Here is where Temple still matters as a theorist of guild socialism. In the early 1940s, both before and after he became Archbishop of Canterbury, Temple got very specific about how to democratize economic power. He was incredulous that modern democracies tolerated big private banks, lamented that Christian socialists turned away in the 1890s from the land issue, and proposed a new form of guild socialism. The banks, he argued, should be turned into utilities or socialized; otherwise the rich controlled the process of investment. God made the land for everyone, and society creates the unearned increment in the value of land; therefore the increment should go to society. Above all, though Temple took for granted that certain natural monopolies must be nationalized, the centerpiece of his proposal was an excess-profits tax payable in the form of shares to worker funds. These funds, over time, would gain democratic control over enterprises. Economic democracy, he argued, can be achieved gradually, peaceably, and on decentralized terms, without abolishing economic markets or making heroic demands on the political system.
The ultimatum complains that, in its view, past initiatives aimed at enlarging the number of faculty of color at Princeton have “failed” because in 2019–20 “among 814 faculty, there were 30 Black, 31 Latinx, and 0 Indigenous persons. That’s 7%.” According to the ultimatum, this “is not progress by any standard; it falls woefully short of U.S. demographics as estimated by the U.S. Census Bureau, which reports Black and Hispanic persons at 32% of the total population.”
The suggestion that these statistics show racial unfairness in hiring at Princeton is misleading. According to the Journal of Blacks in Higher Education, African Americans in recent years earned only around 7 percent of all doctoral degrees. In engineering it was around 4 percent. In physics around 2 percent. Care must be taken to look for talent in places other than the familiar haunts of Ivy League searches. But even when such care is taken, the resultant catch is almost invariably quite small.
The reasons behind the small numbers are familiar and heart-breaking. They include a legacy of deprivation in education, housing, employment, and health care, not to mention increased vulnerability to crime and incarceration. The perpetuation of injuries from past discrimination as well as the imposition of new wrongs cut like scythes into the ranks of racial minorities, cruelly winnowing the number who are even in the running to teach at Princeton.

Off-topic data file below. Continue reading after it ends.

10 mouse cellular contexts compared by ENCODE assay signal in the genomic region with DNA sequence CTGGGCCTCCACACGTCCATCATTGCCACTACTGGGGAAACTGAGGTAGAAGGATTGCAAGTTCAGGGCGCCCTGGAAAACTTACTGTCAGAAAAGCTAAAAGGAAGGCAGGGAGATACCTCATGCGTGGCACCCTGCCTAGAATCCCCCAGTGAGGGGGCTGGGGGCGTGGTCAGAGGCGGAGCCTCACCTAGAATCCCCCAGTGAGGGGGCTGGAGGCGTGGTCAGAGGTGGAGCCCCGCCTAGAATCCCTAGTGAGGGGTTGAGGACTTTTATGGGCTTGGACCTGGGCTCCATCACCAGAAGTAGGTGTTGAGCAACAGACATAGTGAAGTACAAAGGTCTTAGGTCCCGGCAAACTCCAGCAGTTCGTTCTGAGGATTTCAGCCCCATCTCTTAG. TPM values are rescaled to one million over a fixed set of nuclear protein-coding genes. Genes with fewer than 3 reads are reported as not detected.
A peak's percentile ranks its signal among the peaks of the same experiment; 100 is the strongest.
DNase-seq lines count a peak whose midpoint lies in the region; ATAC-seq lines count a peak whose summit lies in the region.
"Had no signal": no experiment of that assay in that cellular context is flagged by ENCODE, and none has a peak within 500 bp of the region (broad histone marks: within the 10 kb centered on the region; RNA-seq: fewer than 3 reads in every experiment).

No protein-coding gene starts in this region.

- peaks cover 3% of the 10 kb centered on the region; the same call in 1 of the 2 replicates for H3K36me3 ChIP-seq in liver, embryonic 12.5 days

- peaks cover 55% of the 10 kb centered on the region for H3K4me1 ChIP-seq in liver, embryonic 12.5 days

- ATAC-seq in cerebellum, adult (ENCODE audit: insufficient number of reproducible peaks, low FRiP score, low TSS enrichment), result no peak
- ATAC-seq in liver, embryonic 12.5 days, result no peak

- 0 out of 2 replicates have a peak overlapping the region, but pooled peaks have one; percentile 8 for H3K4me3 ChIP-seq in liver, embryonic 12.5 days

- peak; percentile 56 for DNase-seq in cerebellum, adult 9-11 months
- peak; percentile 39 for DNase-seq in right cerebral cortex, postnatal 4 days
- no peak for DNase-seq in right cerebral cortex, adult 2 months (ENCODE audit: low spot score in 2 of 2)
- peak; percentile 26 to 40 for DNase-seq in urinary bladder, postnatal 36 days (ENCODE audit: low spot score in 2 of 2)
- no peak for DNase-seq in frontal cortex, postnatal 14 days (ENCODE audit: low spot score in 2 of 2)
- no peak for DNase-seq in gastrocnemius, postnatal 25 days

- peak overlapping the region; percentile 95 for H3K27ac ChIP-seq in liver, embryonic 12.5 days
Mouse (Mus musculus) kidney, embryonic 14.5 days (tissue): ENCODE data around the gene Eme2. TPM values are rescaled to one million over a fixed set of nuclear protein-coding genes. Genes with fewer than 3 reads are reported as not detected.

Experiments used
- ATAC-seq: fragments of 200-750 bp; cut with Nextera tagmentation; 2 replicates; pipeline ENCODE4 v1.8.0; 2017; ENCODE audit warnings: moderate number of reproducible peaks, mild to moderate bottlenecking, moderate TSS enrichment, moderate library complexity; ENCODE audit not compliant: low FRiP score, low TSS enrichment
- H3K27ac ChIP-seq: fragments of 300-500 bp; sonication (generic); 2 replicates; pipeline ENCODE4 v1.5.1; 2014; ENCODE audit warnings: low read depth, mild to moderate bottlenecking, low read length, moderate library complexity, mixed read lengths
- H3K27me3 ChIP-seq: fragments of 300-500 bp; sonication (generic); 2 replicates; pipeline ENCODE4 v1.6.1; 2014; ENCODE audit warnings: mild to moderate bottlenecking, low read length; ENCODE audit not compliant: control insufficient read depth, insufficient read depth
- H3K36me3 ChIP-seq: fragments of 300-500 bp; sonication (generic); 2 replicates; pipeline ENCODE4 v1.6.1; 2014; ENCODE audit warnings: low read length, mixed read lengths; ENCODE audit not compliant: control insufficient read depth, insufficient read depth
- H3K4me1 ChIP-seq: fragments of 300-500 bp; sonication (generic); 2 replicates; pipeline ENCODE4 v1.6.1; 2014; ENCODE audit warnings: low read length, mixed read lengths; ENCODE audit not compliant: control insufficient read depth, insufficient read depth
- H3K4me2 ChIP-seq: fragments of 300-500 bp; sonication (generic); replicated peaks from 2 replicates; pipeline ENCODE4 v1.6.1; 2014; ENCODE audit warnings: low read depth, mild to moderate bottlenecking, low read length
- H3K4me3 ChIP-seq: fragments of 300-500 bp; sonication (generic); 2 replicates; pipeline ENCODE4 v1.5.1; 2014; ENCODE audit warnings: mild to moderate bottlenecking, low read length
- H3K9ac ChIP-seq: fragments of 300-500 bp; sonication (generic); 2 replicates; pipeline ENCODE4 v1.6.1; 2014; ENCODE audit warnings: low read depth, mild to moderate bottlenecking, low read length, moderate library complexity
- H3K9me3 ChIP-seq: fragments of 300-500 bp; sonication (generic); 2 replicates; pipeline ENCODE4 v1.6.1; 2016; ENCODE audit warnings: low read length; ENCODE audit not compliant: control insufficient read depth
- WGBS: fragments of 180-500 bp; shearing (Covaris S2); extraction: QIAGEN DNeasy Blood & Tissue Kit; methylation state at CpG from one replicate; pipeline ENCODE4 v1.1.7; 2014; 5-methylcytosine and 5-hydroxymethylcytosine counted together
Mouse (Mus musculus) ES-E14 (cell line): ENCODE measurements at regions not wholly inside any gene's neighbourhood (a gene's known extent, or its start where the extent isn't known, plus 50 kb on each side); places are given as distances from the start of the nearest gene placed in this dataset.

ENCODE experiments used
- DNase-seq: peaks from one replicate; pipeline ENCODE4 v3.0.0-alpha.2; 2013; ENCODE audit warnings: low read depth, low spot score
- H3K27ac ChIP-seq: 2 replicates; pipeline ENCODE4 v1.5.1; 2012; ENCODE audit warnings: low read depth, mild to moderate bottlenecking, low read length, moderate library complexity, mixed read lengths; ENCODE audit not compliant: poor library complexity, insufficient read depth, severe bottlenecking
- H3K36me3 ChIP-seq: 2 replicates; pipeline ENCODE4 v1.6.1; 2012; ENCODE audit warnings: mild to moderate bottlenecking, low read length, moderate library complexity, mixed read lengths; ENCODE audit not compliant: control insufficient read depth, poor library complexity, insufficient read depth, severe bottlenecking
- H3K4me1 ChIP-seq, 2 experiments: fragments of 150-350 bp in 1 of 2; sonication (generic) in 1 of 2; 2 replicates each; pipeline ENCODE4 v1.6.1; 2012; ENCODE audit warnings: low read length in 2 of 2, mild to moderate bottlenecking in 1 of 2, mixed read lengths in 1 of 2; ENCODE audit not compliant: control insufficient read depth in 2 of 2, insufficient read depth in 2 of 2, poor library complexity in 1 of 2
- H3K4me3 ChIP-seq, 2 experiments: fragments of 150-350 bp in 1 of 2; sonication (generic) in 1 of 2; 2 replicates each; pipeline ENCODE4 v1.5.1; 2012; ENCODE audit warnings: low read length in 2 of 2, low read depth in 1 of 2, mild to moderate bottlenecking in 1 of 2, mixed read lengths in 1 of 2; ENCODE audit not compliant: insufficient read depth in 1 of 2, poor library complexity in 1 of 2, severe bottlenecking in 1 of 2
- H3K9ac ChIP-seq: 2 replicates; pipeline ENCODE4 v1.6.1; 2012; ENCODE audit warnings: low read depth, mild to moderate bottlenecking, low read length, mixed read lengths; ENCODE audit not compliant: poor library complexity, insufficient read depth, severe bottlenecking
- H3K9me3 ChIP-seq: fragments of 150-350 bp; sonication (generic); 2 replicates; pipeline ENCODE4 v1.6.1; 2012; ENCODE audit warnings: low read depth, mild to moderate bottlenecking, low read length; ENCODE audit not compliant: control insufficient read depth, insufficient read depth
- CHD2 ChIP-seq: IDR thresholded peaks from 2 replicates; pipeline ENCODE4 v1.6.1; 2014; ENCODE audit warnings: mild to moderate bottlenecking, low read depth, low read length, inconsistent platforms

The racial demographics of its faculty does not reflect a situation in which the university is putting a thumb on the scale against racial-minority candidates. To the contrary, the university is rightly putting a thumb on the scale in favor of racial-minority candidates. That the numbers remain small reflects the terrible social problems that hinder so many racial minorities before they even have a fighting chance to enter into the elite competitions from which Princeton selects its instructors. The ultimatum denies or minimizes this pipeline problem.
Many of Ambrose’s contemporaries were quietly convinced that the ills of Roman society had a supernatural origin. Many of the sharpest critics of their age were not Christians; they were pagans. For them, bad times had begun with the “national apostasy” of Constantine. The rampant avarice denounced by pagan authors was thought to go hand in hand with the spoliation of the temples and the abandonment of the old religion.
Ambrose had to answer such views. He did so by subtly secularizing the contemporary discourse on decline. He turned what many thinking persons considered a religious crisis into a crisis of social relations. We moderns tend to applaud Ambrose for the perspicacity of his diagnosis of the weaknesses of Roman society. But pagans such as Symmachus would have regarded Ambrose’s criticisms of society as mere whistling in the dark. Symmachus knew why things had gone wrong. The moment that the first fruits of the fields of Italy that had fed the Vestal Virgins for 1,200 years were withdrawn (in 382), the link between the land and the gods was broken.